The scale of the recent jump in oil prices is different to the multiple commodity price shocks of 2021-22 and does not therefore invalidate our prediction of a downward trajectory for inflation
In summer 2023, the price of oil rose, mainly due to a decision on the part of OPEC and Russia to restrict supply, leading to fears that the fall in headline inflation that began in the first half of 2023 would be interrupted. However, these new price rises are of a different nature and nothing like the price shocks experienced in 2021 and 2022, which caused severe stress across all commodity markets (post-Covid recovery and supply difficulties followed by the Russian invasion of Ukraine, triggering a massive energy crisis), affecting the price of oil, gas and electricity, foodstuffs and certain metals.
In the wake of the Ukrainian crisis, fears over European gas supplies pushed wholesale gas prices to unprecedented levels. This pressure also spread to wholesale electricity prices, which are largely determined by the price of gas because of the way the European energy market currently works (in France’s case, this contagion was exacerbated by problems encountered at its nuclear reactors). Overall, the year-on-year increase in the wholesale energy price – measured here by a composite index of wholesale gas and oil prices, expressed in euro per barrel of oil equivalent – hit highs of over 200% during 2021 and 2022 (see chart), before subsequently coming back down, but remaining at a higher level than in first-half 2021. At the same time, the year-on-year increase in agricultural commodity prices peaked at 48% in April 2022, mainly due to the slump in Ukrainian and Russian cereal exports.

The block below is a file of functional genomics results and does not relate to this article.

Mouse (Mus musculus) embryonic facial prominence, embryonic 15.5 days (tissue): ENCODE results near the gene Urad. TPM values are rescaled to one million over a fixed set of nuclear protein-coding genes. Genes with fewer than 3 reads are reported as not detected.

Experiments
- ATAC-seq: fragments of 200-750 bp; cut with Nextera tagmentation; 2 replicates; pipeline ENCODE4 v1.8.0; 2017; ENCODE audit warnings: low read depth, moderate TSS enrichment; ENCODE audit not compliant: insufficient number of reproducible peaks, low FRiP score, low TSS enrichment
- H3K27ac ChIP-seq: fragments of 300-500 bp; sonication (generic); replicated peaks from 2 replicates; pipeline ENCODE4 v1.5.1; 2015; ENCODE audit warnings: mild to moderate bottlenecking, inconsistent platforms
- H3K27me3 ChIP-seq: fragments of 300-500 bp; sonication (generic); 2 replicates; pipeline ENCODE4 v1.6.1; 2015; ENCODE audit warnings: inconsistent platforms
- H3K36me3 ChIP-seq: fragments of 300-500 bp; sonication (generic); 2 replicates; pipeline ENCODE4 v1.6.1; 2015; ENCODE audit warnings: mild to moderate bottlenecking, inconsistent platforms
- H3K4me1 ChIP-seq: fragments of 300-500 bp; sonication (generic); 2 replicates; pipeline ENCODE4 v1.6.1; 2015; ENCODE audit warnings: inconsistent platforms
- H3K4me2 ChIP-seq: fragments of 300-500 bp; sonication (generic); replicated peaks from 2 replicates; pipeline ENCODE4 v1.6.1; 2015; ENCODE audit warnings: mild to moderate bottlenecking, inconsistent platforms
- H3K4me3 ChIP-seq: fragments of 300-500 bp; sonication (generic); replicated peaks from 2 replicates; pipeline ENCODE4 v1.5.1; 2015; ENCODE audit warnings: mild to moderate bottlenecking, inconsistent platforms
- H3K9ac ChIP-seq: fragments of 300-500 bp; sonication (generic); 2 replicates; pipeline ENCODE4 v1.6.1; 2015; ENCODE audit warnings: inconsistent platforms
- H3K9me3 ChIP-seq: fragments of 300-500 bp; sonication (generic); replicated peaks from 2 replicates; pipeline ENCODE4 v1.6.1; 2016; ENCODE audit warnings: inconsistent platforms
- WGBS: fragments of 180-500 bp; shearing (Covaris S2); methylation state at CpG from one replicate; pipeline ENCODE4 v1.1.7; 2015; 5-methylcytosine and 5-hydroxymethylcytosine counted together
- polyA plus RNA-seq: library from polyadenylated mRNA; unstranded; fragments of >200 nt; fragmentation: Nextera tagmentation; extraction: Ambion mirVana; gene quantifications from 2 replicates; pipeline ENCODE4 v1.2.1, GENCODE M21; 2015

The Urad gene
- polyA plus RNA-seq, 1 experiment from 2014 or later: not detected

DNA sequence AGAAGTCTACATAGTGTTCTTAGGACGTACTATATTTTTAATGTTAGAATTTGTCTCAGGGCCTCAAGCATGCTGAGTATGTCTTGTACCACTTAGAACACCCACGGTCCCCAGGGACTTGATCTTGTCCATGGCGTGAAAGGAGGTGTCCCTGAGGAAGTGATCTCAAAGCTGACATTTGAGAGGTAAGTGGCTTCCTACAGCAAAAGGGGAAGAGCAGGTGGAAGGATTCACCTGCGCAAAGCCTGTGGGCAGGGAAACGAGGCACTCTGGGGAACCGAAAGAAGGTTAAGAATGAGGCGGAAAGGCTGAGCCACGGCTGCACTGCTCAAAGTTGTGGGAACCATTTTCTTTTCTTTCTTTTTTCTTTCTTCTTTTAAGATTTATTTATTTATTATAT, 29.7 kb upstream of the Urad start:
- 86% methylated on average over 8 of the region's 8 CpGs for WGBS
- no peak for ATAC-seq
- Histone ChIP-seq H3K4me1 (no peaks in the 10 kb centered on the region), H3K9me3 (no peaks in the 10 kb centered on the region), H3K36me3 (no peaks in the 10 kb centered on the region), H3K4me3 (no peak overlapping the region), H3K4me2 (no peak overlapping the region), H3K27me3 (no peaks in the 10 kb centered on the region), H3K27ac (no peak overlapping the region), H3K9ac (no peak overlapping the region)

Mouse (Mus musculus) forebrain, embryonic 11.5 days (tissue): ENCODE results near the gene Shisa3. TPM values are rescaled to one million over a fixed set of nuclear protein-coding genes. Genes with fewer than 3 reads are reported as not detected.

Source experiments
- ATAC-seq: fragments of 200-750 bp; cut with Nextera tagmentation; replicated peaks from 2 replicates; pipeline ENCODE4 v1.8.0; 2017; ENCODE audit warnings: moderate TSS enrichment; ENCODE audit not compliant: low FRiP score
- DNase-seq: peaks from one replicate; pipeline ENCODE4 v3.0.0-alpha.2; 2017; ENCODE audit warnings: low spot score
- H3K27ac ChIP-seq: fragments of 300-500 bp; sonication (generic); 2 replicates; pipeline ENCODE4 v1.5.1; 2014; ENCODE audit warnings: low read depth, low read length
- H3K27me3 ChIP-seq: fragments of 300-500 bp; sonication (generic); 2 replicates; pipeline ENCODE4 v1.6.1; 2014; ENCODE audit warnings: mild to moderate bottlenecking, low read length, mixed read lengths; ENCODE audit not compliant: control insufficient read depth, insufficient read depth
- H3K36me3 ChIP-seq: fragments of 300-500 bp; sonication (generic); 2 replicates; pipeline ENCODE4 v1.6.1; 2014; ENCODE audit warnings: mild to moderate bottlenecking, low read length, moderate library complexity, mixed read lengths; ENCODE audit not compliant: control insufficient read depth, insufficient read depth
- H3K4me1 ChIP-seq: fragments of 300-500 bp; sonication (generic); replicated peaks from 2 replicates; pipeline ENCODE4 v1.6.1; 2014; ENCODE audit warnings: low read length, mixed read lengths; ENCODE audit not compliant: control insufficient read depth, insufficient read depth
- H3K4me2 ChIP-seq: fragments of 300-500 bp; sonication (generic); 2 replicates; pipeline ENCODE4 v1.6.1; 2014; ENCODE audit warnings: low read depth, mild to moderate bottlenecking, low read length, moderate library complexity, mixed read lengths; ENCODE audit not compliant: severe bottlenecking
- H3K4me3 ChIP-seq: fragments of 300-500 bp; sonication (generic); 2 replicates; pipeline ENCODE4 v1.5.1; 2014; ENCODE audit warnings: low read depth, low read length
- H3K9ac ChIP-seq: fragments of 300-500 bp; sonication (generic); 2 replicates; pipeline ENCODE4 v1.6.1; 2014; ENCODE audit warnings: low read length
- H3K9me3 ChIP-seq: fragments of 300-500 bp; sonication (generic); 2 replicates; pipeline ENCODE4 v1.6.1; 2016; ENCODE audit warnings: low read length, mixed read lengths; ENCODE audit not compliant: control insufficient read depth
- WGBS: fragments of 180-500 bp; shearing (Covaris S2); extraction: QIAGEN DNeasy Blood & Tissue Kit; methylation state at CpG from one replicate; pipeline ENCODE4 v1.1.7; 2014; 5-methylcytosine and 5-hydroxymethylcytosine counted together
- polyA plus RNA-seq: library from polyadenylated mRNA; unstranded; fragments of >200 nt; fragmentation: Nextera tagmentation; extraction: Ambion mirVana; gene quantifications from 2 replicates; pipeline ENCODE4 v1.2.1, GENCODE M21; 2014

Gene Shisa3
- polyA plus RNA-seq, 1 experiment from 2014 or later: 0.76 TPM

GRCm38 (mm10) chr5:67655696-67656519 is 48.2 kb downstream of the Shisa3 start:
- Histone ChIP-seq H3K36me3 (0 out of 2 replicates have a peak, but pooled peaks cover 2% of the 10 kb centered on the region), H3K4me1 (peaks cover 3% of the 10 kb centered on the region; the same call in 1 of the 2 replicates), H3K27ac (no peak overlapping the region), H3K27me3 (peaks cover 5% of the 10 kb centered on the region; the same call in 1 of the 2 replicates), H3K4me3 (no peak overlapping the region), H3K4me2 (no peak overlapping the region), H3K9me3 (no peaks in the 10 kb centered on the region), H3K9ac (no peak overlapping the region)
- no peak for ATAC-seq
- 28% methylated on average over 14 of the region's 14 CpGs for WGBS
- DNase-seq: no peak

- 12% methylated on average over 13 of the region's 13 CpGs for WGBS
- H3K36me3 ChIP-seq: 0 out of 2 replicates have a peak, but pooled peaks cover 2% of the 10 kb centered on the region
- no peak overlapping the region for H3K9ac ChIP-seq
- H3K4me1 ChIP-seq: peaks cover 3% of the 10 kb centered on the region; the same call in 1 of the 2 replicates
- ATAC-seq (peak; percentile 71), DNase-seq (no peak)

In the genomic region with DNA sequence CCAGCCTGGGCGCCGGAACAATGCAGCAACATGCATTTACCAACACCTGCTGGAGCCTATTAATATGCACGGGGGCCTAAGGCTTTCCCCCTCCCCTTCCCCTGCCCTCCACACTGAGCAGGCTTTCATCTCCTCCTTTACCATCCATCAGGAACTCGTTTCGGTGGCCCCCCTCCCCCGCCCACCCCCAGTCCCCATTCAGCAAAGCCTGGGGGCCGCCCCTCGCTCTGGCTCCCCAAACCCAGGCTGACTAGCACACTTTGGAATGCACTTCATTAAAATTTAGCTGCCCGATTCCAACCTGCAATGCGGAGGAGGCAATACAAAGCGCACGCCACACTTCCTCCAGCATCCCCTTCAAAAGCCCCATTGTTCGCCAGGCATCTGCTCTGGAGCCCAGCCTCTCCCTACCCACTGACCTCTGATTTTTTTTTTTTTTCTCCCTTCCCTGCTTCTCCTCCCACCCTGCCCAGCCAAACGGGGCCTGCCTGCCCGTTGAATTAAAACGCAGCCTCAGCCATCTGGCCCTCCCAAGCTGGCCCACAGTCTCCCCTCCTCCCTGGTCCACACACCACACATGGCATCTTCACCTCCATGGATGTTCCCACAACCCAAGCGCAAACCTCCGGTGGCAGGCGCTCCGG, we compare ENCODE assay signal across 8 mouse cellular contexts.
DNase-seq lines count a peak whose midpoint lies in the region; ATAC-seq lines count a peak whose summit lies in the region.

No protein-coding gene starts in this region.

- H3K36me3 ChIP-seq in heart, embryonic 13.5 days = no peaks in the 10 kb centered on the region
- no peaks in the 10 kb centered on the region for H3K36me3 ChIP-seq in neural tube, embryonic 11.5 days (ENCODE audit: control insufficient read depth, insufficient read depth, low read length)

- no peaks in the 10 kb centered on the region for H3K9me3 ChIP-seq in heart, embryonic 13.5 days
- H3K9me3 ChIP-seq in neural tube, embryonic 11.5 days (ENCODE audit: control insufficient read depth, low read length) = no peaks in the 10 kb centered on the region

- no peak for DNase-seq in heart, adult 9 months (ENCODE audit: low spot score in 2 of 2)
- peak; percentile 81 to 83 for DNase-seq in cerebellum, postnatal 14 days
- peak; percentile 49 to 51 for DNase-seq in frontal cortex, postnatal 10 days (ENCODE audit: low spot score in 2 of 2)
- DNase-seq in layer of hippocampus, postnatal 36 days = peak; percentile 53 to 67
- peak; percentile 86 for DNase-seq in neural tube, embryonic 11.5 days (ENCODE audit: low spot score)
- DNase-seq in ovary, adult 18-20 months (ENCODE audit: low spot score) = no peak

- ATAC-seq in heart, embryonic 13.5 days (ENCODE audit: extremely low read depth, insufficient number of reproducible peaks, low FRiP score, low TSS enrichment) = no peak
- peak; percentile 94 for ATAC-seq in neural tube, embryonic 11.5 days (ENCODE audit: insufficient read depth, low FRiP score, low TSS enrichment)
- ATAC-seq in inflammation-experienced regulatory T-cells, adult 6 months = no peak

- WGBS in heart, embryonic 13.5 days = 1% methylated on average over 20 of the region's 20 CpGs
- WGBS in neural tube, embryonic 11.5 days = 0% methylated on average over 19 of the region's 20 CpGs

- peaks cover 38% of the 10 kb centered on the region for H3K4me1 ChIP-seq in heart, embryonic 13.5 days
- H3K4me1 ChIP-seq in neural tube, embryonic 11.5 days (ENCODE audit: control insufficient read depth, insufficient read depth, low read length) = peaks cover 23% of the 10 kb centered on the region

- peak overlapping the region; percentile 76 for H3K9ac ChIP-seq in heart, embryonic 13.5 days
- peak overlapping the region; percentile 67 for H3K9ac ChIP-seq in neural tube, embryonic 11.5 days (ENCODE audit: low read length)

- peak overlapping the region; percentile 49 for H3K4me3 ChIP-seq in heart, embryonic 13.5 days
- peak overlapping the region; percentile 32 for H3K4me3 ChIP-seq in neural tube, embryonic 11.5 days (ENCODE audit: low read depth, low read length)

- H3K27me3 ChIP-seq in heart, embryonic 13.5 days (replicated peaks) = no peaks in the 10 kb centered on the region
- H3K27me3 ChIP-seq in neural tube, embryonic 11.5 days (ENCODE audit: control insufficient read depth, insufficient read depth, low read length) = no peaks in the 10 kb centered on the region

The situation is very different in the summer of 2023. As regards fossil fuels, the price shocks currently only affect oil and not gas, as fears of supply difficulties have eased considerably thanks to Europe's reduced dependence on Russian gas. Based on year-on-year price expectations on futures markets, the composite energy price index should gradually start climbing in summer 2023 to peak at 24% in June 2024. At the same time, agricultural prices are even expected to fall slightly as international markets gradually settle down again, although the price outlook on futures markets remains subject to considerable uncertainty. Moreover, in August 2023, the French government decided to increase the regulated electricity price by 10% to phase out the energy price shield. However, this corresponds to a normalisation of final prices rather than a new shock to wholesale prices.
In our projection, the energy component of French HICP inflation (Harmonised index of consumer prices) should decline between 2022 and 2025, from a jump of 24% in 2022 before virtually stabilising in 2025. The increase in the food component of French HICP inflation is expected to peak in 2023 at nearly 12%, before falling back to a little under 2% in 2025. Naturally, these projections are subject to the information currently available (see also the section on the risks to activity and inflation).